There is a new Maine Public program on algal blooms and climate change that is well worth watching (or listening to). Here on Clary we have avoided a severe algal bloom this season though we’ve seen them in the past; we did have a mild, short-lived bloom back in early July, no doubt brought on by a spike in phosphorus levels due to heavy rainfall and the resulting runoff in April, May, and June. While Phosphorus levels have remained high this summer, transparency has remained greater than 3 meters all season. We’ve been fortunate. We are most at risk however in September and October as the lake water “turns over” mixing phosphorus at the bottom of the lake into the upper layers of water where it can feed blue-green algae.
I just received my copy of the 2018-2019 issue of the Water Column, the newsletter of Lake Stewards of Maine (formerly the Maine Volunteer Lake Monitor Program). This issue has a great article by Roberta Hill which discusses the impact climate change is having on lakes in Maine, and everyone who cares about Clary Lake should read it. While there is debate in some quarters about the causes of climate change, there is little question that our climate is in fact changing and the effect it is having on Maine lakes are very real. If there’s one thing the last 8 years of our lake level crisis has shown us it is that lakes are fragile and tenuously balanced ecosystems and that seemingly small changes in water levels, water temperature, and nutrient load can have profound impact on lake ecology. Now that we’ve succeeded in restoring the historical water level regime of Clary Lake, I think our primary challenge going forward will be to preserve Clary’s water quality, and keep it free of invasive plant and animal species. To quote the article:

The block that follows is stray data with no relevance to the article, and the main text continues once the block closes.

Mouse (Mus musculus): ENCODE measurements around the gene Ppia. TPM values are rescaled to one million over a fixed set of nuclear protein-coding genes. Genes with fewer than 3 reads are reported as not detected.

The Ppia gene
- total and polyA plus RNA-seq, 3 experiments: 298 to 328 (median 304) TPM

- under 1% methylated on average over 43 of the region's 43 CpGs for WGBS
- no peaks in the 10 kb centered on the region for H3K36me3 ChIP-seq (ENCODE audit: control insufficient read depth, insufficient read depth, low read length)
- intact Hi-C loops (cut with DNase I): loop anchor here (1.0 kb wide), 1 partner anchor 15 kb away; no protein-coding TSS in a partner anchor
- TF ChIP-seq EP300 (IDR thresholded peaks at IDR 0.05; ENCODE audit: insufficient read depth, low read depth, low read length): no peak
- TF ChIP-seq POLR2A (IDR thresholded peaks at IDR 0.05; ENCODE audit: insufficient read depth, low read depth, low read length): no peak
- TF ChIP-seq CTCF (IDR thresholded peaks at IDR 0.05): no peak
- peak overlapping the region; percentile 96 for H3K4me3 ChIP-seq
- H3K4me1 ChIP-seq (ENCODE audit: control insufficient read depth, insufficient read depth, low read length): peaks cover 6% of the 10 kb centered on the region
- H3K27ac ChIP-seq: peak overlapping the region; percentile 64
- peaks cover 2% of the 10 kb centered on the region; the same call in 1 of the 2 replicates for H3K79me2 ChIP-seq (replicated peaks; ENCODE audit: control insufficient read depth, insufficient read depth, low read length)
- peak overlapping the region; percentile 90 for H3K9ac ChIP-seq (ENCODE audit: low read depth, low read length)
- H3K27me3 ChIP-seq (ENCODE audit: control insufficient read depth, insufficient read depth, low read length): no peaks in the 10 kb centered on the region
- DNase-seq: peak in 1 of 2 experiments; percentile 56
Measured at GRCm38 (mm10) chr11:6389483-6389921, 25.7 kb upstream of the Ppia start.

“We now have sufficient data to know with a high degree of certainty that, like much of the northeast, Maine is getting warmer, experiencing wetter winters and springs, drier summers, and more frequent extreme weather events (including floods and droughts). The shifting climate is causing our growing seasons in Maine to become longer, and the periods of ice cover on our lakes to become shorter. All of the changes described above pose serious challenges for lakes.”
The Clary Lake Association has been a long time supporting member of the Lake Stewards of Maine and has been monitoring water quality on Clary Lake since 1975 making Clary the 3rd longest monitored lake in the state. We’ll be starting up the 2019 water monitoring season again in late April or early May.
We really need an invasive plant patrol program here on Clary Lake.
Breaking News From
Maine Department of Environmental Protection
Invasive Milfoil Confirmed in Cobbosseecontee Lake
Rapid response aims to keep plants in check
AUGUSTA, August 7, 2018
– Maine Department of Environmental Protection (DEP) has confirmed growth of Eurasian water milfoil (Myriophyllum spicatum) in the north end of Cobbosseecontee (aka Cobbossee) Lake in Winthrop. The plant was discovered in July by Friends of Cobbossee Watershed (FOCW) plant surveyors. DEP, FOCW and Cobbossee Watershed District have searched for and removed plants since last month’s discovery. Continue reading
The Fall 2017 Water Column, the newsletter the Maine Volunteer Lake Monitor Program, is now available on the VLMP website. The Clary Lake Association is a long-time member and active supporter of the Maine VLMP, and three of our members, (myself, Jack Holland, and David Hodsdon) are VLMP Certified Water Quality Monitors.